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Canadians Owning Property in the U.S. Could Cash in on the Weak Loonie

09/01/2015 12:26 EDT | Updated 09/01/2016 05:59 EDT
AP

For the past few years, Canadians have been taking advantage of our dollar being worth about the same as the U.S. dollar. From buying up real estate to cross-border shopping, being on par with the U.S. dollar has had its advantages. However, in the last few months, economic factors have driven the Canadian dollar down, and it is now worth about three-quarters of a U.S. dollar.

Though my cross border shopping has taken a hit, it may be time to regroup and look at some strategies to make the weakening dollar work for you. Even if the loonie has reduced your buying power, it doesn't have to be all bad news.

Thousands of Canadians took advantage of the U.S. housing crash a few years ago and got a great deal when they purchased a home or condominium south of the border. Whether it was for personal use or as an investment, the falling loonie may mean this is the time to cash in on a potentially large profits.

The U.S. housing market bottomed out in the beginning of 2012 with a decline of more than 35 per cent from the highs established in 2006. At the same time, the Canadian dollar was trending close to or above par with the U.S. dollar. If you bought during the housing downturn, you got a great deal on your property. Now that the Canadian dollar has dropped by almost 25 per cent and the overall U.S. housing market has rebounded by 30 per cent, your U.S. property could be sitting on a huge profit.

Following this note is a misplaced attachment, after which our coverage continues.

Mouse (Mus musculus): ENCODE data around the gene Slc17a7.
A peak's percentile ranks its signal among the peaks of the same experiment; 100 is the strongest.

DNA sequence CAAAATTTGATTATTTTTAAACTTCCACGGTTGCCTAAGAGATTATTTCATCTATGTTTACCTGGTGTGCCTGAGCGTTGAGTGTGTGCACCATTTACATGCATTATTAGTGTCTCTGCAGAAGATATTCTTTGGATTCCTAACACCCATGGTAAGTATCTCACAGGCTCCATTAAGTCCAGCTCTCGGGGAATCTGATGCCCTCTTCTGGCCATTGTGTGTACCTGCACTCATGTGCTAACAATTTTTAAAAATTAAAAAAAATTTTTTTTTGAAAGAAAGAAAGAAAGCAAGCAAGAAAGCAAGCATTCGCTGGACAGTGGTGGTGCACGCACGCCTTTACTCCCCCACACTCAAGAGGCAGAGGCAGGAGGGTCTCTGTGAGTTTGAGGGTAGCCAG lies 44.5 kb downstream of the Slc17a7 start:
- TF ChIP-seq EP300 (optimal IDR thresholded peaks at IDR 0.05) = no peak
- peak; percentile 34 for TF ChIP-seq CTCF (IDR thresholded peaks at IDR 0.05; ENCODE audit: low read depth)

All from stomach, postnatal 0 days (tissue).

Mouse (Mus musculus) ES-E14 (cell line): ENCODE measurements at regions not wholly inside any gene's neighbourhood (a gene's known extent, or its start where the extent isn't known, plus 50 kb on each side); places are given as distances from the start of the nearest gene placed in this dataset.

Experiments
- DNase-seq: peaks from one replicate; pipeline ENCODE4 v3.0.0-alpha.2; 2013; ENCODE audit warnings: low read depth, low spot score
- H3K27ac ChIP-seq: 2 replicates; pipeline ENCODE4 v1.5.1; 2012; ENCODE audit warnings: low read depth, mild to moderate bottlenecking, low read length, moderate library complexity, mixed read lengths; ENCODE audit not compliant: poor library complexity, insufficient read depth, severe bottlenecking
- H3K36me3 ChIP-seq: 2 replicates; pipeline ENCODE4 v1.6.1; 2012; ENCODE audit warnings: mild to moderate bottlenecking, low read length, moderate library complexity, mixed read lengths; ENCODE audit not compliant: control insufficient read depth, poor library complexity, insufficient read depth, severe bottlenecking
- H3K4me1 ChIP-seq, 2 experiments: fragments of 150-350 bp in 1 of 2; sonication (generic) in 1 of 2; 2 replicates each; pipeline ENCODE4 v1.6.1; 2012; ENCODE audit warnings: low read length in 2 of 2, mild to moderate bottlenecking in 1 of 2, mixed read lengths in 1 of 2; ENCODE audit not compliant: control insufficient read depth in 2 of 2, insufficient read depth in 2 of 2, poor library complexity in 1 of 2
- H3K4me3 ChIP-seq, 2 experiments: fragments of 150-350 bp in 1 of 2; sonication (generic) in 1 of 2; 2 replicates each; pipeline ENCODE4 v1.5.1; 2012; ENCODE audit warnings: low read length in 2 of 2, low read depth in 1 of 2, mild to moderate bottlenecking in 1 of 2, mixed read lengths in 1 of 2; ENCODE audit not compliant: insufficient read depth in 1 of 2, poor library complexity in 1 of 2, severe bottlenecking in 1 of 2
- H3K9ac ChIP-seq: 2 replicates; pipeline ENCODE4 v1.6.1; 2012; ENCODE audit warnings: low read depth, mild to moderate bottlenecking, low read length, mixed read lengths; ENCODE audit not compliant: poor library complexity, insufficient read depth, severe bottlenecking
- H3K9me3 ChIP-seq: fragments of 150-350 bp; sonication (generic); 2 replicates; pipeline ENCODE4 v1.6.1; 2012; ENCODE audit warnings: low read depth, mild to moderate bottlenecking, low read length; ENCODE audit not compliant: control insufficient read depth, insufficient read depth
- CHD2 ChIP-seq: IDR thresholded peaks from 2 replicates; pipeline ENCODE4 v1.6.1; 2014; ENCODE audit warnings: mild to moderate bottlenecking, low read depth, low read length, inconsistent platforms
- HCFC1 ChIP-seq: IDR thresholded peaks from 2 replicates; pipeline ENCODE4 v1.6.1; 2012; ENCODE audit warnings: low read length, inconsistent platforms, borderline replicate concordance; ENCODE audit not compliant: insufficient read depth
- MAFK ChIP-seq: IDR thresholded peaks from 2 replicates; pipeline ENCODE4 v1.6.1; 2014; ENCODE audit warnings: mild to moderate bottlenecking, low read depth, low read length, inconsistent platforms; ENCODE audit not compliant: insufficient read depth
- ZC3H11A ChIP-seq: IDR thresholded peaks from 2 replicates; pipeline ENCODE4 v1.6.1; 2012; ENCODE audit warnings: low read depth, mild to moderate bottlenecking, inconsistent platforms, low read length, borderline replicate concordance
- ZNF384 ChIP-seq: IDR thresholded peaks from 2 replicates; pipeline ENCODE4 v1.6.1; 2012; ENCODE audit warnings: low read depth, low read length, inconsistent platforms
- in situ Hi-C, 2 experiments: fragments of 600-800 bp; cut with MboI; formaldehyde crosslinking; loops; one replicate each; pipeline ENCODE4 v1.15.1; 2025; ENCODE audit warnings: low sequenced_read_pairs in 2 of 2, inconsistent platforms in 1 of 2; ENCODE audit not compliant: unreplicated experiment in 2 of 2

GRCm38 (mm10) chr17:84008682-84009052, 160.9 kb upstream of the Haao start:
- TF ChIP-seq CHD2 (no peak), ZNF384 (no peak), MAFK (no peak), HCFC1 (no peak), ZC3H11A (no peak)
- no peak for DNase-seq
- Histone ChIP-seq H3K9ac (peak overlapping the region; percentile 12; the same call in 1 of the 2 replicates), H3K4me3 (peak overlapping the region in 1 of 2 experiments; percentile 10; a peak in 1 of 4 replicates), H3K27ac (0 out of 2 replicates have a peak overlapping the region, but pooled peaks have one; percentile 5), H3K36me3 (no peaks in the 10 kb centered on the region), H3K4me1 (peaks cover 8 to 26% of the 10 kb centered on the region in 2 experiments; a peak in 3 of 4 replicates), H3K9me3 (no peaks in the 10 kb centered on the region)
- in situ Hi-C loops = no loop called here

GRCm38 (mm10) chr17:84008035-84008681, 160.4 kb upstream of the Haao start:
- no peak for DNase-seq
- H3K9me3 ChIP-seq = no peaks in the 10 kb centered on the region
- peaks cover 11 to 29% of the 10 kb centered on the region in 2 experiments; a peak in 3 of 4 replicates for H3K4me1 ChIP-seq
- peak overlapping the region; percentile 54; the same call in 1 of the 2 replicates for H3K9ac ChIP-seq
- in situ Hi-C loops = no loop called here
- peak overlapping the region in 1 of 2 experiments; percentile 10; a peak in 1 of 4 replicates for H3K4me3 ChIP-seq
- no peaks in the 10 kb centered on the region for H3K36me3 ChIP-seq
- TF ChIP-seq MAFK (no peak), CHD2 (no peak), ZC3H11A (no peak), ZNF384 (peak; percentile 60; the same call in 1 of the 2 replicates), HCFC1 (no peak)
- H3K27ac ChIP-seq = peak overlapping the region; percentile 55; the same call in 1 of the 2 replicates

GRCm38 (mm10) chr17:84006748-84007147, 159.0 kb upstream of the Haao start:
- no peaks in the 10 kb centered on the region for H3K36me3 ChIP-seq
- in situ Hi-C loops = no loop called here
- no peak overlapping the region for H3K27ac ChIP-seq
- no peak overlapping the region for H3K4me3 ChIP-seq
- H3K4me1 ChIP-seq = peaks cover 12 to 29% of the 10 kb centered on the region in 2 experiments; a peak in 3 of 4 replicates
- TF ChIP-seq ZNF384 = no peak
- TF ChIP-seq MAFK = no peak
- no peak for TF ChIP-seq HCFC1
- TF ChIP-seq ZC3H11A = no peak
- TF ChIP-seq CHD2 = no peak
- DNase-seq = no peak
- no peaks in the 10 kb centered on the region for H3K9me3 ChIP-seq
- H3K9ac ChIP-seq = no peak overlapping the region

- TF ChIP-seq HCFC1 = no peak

For example, if you purchased a home in Orlando, Florida in July 2011 for $100,000 USD (approximately $95,530 CAD using the Bank of Canada's exchange rate at the time), it has now appreciated in value by 59.2 per cent according to the Orlando Regional REALTOR Association. This means that your house is now valued at $159,200 USD ($204,811 CAD using the Bank of Canada's exchange rate), so you have essentially doubled your money in four years. Not a bad investment for wanting a place where you could escape some of the Canadian winter.

Before you start spending your profits, the taxman will want his share, and in this case, both the Internal Revenue Service (IRS) and Canada Revenue Agency (CRA) will want to know about your profits and to tax you accordingly. Fortunately, the U.S.-Canada Tax Treaty means you are not subject to double taxation. However, when you consider that most or all of your profits will be taxed as capital gains (which is a lower rate than regular income), you should still be left with a tidy sum to bolster your bank balance or investment plan.

Before you stick the for sale sign up on your U.S. property, you should make sure you understand all the tax implications and how it can affect your U.S. -Canada taxes. Though the low dollar may mean a big profit when you sell, you need to make sure you follow the rules and don't create tax headaches at filing time.

Under the Foreign Investment in Real Property Tax Act (FIRPTA) rules of 1980, the U.S. requires that 10 per cent of the gross selling price of real property be withheld in federal taxes when it is sold by a person who is neither a U.S. citizen, nor a green card holder, nor a resident of the U.S. Depending on the state your home is in, it may also have a required withholding, though not all states do. Generally, most or all of the tax withheld by various U.S. sources can be recouped, but not until the following year when a tax return is filed.

You can reduce or waive the withholding by completing additional paperwork with the IRS after getting a signed contract prior to finalizing the sale. But you need to understand the process, work with the title company to make the needed calculation of gain and complete the forms in the right timeframe to have them accepted.

A U.S. tax return must still be filed for the year of sale to report the final numbers and any taxes owed paid or you receive a tax refund for an overpayment.

Cashing out your profits of your U.S. property may be the right investment decision for you, but make sure you consult a financial professional before you sell. If you are planning to use your U.S. property as a retirement home for part of the year, you may not be in a selling mood.

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